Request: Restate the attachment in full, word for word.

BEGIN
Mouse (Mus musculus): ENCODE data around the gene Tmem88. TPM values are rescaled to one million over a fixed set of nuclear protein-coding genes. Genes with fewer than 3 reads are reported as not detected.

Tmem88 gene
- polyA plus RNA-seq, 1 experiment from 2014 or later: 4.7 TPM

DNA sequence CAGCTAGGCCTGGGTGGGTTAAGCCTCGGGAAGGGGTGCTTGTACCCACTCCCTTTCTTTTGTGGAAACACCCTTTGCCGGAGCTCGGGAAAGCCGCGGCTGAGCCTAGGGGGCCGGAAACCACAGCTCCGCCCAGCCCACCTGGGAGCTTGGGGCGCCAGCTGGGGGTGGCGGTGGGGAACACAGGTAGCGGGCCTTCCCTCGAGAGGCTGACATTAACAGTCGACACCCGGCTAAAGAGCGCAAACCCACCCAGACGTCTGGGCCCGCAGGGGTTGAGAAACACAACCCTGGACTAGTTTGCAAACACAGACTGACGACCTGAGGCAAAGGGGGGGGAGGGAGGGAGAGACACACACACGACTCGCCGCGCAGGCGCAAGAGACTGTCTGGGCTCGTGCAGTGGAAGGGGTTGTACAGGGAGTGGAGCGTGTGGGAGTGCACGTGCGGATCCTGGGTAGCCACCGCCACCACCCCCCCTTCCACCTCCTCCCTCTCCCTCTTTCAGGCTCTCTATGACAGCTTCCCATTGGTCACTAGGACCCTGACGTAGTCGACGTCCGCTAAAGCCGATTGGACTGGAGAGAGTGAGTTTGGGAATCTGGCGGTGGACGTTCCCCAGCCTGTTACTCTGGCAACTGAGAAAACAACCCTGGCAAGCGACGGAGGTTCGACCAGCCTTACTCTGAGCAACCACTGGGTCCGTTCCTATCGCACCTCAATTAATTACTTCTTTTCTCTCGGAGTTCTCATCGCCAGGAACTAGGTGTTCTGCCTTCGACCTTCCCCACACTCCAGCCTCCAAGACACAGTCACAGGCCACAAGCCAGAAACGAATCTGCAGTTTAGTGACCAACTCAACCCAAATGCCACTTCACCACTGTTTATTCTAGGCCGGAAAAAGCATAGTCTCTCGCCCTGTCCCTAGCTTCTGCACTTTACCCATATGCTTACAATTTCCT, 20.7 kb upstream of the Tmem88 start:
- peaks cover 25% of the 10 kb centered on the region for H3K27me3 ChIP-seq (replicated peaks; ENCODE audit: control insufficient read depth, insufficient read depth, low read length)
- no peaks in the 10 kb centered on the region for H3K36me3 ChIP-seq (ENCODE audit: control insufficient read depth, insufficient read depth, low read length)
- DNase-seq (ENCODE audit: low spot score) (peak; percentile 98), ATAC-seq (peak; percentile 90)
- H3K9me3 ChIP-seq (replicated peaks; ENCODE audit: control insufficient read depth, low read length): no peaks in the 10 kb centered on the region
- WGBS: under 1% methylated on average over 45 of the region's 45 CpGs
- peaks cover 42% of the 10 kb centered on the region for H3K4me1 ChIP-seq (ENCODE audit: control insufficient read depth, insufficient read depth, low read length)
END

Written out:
Mouse (Mus musculus): ENCODE data around the gene Tmem88. TPM values are rescaled to one million over a fixed set of nuclear protein-coding genes. Genes with fewer than 3 reads are reported as not detected.

Tmem88 gene
- polyA plus RNA-seq, 1 experiment from 2014 or later: 4.7 TPM

DNA sequence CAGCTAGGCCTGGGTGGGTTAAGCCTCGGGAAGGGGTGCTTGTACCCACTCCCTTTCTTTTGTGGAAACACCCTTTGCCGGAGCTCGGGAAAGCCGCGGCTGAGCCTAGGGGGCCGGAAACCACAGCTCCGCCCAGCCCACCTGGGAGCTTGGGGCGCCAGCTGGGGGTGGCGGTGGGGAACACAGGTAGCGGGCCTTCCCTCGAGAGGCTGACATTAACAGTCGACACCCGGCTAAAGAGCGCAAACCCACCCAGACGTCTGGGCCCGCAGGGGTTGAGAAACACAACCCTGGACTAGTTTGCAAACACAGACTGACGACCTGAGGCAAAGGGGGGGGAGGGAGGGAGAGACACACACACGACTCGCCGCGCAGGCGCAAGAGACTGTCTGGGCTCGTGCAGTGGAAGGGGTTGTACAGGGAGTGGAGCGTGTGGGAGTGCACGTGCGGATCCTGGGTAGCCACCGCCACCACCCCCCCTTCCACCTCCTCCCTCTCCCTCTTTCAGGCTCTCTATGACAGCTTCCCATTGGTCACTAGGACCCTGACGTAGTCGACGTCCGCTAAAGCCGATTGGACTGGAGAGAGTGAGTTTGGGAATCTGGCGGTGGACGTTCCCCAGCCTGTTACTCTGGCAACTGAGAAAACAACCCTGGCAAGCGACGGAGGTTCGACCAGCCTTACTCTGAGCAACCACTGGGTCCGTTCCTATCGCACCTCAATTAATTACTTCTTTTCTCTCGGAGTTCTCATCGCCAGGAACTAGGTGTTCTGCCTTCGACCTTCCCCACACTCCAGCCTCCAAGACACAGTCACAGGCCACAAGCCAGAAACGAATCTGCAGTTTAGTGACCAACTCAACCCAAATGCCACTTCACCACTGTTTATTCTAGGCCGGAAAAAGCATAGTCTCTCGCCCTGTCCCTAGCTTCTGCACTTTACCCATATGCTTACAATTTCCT, 20.7 kb upstream of the Tmem88 start:
- peaks cover 25% of the 10 kb centered on the region for H3K27me3 ChIP-seq (replicated peaks; ENCODE audit: control insufficient read depth, insufficient read depth, low read length)
- no peaks in the 10 kb centered on the region for H3K36me3 ChIP-seq (ENCODE audit: control insufficient read depth, insufficient read depth, low read length)
- DNase-seq (ENCODE audit: low spot score) (peak; percentile 98), ATAC-seq (peak; percentile 90)
- H3K9me3 ChIP-seq (replicated peaks; ENCODE audit: control insufficient read depth, low read length): no peaks in the 10 kb centered on the region
- WGBS: under 1% methylated on average over 45 of the region's 45 CpGs
- peaks cover 42% of the 10 kb centered on the region for H3K4me1 ChIP-seq (ENCODE audit: control insufficient read depth, insufficient read depth, low read length)